The biggest shock of my young working life was when, as a studio cameraman at LWT, I moved a stage weight to get the pedestal of my camera into position. A stage hand saw me do this and the whole studio went out on strike. It wasn't my job to move the weight, you see.

I remember a time when BBC news crews were made up of a courier, a sound guy, a cameraman and a presenter at the very minimum. These days Reuters journalists are expected to go out and be multi-disciplined, recording video and audio whilst writing in shorthand.

Inevitably, TV is becoming more efficient and productive. In the age of YouTube, quality is no longer an issue, so the major news organisations can get away with reports filed over mobile phones (well, they can until HD kicks in, at least).

So, today's announcements of job cuts at the BBC probably do streamline departments that need some reforming. But the fact that the BBC is to make journalists in their news, local and factual departments - the very flagships of the corporation - whilst continuing to invest in wholly commercial programming and ventures such as talent and reality shows beggars belief.

On top of the truly ridiculous salaries paid to senior management and the corporation's disastrous plays in the property market.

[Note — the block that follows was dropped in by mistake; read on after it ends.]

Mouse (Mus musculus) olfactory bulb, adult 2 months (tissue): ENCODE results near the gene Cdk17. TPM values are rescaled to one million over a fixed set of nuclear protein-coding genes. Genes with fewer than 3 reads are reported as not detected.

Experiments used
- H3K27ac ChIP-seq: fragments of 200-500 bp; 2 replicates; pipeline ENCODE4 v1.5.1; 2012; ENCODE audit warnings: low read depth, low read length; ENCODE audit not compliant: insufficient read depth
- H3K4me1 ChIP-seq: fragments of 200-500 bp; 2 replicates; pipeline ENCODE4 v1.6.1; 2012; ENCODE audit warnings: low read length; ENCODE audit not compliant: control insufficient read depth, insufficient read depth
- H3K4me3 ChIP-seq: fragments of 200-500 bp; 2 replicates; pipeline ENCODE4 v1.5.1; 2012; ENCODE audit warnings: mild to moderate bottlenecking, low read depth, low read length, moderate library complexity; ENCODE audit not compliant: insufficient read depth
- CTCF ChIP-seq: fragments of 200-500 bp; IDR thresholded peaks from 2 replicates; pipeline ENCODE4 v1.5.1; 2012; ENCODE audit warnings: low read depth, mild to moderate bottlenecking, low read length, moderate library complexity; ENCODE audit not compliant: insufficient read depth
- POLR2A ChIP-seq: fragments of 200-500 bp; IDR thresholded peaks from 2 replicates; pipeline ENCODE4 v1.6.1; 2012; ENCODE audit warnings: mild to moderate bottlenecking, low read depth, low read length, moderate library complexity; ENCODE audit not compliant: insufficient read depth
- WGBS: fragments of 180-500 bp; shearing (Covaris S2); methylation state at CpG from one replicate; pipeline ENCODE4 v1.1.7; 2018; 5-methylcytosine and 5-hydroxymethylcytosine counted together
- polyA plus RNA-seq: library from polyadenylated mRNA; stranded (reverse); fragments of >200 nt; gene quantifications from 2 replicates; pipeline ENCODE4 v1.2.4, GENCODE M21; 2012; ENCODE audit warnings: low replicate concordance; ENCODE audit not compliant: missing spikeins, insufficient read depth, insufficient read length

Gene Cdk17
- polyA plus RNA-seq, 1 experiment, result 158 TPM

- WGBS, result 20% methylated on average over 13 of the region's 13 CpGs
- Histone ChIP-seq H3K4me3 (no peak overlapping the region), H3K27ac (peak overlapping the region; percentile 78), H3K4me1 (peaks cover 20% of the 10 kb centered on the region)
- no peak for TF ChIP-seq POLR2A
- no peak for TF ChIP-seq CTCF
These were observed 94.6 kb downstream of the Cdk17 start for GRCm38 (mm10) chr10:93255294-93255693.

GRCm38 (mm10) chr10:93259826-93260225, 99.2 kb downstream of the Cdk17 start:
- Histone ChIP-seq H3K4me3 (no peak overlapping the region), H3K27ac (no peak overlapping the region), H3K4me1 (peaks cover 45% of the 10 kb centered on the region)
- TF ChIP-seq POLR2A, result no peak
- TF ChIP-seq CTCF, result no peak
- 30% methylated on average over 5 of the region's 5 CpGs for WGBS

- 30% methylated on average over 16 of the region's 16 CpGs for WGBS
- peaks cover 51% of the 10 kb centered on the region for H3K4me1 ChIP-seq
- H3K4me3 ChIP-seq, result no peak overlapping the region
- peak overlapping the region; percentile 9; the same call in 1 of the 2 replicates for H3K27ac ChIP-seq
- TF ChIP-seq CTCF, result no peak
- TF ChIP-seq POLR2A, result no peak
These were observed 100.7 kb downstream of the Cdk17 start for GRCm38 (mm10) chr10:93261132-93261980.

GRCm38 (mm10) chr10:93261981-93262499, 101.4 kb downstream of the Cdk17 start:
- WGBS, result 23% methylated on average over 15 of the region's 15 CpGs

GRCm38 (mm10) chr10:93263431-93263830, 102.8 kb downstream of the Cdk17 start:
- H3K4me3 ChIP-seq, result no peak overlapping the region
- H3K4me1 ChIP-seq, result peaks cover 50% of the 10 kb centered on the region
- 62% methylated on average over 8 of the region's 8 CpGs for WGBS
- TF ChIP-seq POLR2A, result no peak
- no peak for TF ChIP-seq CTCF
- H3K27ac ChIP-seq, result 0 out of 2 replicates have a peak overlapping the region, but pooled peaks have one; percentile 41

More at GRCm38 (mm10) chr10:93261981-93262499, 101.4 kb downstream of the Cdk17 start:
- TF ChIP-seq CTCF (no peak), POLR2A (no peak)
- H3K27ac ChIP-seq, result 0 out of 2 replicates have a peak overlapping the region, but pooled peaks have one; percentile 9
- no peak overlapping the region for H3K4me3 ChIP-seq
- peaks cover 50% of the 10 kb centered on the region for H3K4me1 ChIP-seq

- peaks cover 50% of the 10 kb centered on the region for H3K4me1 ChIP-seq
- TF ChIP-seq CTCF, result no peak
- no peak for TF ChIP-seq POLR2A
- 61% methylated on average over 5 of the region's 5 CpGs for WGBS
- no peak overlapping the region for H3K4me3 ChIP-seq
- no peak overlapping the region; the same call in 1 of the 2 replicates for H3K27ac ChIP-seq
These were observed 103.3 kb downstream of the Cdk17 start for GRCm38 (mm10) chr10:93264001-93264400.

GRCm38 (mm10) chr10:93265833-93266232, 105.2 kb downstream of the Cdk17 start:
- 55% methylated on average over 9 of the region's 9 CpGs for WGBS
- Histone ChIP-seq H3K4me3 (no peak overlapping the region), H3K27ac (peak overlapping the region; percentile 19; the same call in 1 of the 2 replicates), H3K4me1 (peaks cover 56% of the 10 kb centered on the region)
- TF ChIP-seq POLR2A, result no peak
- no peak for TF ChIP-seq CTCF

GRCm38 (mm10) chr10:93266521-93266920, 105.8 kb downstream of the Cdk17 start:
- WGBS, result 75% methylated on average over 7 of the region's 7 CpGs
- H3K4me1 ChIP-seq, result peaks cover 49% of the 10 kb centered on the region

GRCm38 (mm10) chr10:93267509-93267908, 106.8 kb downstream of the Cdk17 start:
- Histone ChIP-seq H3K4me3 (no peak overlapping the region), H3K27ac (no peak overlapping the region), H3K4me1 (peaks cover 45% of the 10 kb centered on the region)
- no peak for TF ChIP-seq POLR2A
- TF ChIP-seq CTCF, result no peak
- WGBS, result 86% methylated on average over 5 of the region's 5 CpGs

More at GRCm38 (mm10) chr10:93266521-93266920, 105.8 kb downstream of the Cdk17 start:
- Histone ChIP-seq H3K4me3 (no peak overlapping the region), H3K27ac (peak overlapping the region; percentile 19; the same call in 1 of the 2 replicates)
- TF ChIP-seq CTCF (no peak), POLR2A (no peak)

The BBC still has 20,000 too many staff, but most of them wear suites and push pens. Maybe they should learn to multitask.


Anonymous said…
I worked for an ITV franchise in the 90s. We were setting up a regular location shoot for a magazine show. We wanted to use a working cafe, keeping it real etc etc. So we asked the graphic design department to come up with the simplest possible "set" that we could use to tart up the place, hide the ugly walls etc. They immediately asked whether there was space outside the venue where they could "park the generators". We ended up paying someone's sister to make some cardboard icons and used blu-tak to stick them on the walls. I think these sledgehammer attitudes have somewhat gone nowadays, but I still know people who pay top dollar for Avids and specialised operators when other systems and multiskilled staff would save them thousands...